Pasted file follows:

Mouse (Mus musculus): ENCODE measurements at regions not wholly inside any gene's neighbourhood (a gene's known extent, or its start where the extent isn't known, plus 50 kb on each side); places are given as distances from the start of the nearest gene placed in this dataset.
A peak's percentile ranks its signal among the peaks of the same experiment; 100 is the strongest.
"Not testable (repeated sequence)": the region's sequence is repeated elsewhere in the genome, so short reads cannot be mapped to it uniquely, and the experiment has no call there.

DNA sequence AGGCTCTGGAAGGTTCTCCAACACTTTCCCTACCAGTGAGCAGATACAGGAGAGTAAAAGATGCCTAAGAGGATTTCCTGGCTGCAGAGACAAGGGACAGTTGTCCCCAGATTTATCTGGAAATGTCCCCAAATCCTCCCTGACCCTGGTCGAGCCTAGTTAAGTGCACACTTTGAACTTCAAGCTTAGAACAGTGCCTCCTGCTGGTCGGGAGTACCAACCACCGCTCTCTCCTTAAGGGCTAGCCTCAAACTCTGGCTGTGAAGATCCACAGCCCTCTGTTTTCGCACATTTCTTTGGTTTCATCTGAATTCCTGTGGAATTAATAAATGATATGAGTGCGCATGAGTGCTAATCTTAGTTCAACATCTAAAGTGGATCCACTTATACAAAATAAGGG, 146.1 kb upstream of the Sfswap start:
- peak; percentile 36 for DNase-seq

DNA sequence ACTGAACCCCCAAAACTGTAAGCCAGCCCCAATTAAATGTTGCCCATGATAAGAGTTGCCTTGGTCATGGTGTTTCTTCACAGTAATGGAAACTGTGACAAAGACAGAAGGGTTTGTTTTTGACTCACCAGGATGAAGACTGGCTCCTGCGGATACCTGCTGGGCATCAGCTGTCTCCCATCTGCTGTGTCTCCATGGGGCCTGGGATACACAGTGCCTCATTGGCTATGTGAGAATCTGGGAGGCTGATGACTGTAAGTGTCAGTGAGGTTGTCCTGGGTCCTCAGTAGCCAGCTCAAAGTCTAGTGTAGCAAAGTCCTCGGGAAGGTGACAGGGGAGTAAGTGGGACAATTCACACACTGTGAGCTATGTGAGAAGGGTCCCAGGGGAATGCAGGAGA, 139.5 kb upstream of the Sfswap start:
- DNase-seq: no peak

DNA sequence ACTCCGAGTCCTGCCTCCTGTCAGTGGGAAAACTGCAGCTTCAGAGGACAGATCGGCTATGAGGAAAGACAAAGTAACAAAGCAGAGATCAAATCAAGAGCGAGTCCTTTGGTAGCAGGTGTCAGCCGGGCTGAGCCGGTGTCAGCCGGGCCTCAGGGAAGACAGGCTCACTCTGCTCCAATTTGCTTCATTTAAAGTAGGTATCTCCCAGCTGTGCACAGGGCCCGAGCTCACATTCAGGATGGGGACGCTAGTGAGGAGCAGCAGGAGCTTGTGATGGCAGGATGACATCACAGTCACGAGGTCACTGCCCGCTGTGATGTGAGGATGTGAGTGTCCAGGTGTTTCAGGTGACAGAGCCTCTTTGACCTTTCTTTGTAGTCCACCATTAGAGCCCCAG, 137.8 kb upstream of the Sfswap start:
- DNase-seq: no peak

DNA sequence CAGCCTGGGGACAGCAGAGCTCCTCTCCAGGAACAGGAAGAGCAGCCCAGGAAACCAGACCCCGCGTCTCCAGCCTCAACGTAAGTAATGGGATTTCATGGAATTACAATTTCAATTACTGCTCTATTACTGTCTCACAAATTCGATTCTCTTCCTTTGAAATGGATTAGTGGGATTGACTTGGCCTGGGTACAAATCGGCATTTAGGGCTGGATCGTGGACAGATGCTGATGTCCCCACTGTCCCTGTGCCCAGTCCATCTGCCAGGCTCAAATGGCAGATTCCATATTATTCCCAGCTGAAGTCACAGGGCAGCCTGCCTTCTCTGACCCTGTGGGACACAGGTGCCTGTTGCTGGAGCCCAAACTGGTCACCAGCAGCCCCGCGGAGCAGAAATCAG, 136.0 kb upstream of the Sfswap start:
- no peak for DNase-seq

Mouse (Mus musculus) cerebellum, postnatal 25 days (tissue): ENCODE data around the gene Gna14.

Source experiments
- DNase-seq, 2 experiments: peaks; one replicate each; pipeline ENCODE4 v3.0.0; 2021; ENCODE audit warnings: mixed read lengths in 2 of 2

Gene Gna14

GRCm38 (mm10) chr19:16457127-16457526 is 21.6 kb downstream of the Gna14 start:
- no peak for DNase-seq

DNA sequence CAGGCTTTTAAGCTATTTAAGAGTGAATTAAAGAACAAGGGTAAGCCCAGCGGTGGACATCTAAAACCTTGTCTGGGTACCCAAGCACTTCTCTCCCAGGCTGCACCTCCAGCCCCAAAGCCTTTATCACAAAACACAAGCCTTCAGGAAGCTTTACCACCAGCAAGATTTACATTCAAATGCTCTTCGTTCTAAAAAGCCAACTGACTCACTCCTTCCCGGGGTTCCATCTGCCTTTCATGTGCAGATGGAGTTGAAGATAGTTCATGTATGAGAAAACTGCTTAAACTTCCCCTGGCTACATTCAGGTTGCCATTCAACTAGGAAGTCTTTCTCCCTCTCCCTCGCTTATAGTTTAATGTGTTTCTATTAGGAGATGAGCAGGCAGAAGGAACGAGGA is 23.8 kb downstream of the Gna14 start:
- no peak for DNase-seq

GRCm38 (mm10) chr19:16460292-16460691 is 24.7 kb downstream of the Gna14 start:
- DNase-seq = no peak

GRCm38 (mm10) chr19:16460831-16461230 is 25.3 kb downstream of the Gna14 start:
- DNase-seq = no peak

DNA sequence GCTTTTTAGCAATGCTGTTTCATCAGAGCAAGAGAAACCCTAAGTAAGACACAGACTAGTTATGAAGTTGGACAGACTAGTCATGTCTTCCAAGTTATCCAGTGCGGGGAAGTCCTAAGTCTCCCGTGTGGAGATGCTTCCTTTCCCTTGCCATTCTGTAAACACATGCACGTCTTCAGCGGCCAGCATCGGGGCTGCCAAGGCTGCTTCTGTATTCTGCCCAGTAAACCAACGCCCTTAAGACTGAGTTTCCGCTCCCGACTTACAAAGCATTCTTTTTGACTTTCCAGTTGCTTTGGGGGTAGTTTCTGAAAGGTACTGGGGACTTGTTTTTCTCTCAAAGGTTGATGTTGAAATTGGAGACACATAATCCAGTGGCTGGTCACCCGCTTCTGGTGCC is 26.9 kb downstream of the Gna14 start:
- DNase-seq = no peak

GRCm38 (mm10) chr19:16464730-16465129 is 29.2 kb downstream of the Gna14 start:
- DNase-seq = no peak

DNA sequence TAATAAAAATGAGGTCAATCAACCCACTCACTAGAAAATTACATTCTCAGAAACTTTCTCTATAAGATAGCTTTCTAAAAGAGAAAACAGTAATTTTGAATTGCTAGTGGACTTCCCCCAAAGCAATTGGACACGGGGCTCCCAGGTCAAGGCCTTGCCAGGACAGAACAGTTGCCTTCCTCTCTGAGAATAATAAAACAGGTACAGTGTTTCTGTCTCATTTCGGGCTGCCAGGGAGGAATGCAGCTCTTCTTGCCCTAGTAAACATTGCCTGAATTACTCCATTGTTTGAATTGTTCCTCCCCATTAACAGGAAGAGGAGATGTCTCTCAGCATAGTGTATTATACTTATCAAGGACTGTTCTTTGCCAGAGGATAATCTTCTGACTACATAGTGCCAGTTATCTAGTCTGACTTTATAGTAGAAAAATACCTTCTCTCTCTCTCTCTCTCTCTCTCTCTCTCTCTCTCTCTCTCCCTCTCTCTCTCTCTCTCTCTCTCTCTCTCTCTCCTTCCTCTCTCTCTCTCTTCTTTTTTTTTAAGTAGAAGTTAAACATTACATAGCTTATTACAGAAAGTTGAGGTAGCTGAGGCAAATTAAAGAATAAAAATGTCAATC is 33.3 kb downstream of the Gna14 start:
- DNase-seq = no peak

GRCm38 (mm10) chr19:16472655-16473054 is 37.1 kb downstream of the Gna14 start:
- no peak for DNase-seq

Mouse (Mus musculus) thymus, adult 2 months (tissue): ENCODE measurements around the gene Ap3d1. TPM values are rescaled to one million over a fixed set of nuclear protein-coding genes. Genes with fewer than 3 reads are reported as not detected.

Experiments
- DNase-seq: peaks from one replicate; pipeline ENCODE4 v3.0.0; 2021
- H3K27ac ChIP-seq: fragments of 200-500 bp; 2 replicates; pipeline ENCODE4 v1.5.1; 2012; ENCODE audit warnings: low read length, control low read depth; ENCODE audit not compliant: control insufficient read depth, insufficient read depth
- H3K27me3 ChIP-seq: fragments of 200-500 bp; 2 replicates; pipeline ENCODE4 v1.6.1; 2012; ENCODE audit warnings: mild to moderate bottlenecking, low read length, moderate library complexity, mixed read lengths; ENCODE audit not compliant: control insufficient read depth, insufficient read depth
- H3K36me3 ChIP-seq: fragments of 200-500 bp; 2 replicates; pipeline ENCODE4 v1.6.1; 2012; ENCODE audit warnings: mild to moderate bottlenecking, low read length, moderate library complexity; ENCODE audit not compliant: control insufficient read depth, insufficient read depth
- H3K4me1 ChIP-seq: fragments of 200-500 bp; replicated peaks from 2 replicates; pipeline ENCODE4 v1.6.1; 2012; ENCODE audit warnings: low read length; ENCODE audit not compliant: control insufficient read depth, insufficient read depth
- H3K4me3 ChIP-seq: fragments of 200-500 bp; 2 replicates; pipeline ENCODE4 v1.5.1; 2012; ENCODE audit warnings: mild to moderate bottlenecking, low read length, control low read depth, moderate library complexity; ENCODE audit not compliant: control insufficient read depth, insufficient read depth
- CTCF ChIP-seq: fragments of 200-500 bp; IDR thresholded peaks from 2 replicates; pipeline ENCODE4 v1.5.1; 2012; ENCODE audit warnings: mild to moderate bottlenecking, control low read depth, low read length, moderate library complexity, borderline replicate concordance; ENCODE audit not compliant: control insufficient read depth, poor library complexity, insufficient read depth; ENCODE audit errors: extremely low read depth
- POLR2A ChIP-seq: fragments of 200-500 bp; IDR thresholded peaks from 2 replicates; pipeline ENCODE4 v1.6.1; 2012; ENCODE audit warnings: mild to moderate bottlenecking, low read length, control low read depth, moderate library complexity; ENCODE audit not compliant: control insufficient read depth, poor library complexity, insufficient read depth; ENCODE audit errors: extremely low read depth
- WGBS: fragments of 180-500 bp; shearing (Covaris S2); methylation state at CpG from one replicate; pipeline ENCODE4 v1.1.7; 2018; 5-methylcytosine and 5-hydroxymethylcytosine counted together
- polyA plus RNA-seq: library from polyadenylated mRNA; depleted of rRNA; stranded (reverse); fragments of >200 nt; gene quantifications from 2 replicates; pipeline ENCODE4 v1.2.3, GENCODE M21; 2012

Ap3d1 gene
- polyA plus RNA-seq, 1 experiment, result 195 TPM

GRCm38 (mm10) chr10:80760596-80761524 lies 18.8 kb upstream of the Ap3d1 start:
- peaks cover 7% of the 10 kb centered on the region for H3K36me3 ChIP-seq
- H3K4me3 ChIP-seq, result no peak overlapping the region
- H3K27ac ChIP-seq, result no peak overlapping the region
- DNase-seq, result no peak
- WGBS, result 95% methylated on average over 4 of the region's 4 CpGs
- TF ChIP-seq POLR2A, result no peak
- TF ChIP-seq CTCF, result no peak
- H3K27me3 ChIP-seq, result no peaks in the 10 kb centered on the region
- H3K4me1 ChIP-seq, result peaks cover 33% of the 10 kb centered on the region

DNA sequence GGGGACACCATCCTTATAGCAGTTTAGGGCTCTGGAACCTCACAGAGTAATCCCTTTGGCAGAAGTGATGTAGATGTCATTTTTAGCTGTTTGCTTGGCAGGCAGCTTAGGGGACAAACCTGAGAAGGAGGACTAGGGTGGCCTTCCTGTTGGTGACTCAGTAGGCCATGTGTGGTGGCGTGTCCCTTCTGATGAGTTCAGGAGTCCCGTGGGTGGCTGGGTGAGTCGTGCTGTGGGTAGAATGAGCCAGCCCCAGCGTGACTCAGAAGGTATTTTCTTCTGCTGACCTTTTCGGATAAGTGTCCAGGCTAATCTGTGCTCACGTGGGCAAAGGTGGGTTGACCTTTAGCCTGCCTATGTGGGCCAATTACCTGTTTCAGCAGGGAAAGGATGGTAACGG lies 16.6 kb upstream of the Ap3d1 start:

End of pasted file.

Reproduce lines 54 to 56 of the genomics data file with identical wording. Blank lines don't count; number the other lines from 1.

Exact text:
- H3K27me3 ChIP-seq, result no peaks in the 10 kb centered on the region
- H3K4me1 ChIP-seq, result peaks cover 33% of the 10 kb centered on the region

DNA sequence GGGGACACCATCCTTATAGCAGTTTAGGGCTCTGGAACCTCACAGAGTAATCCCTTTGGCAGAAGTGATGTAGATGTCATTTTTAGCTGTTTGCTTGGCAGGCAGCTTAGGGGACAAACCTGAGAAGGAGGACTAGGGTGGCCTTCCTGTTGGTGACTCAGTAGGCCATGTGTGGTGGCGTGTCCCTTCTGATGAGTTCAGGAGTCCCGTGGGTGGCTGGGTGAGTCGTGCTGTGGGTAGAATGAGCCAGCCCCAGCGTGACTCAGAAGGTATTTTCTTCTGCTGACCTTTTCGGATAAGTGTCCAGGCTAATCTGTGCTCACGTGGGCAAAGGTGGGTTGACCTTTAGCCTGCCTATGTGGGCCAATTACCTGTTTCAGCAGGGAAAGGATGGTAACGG lies 16.6 kb upstream of the Ap3d1 start: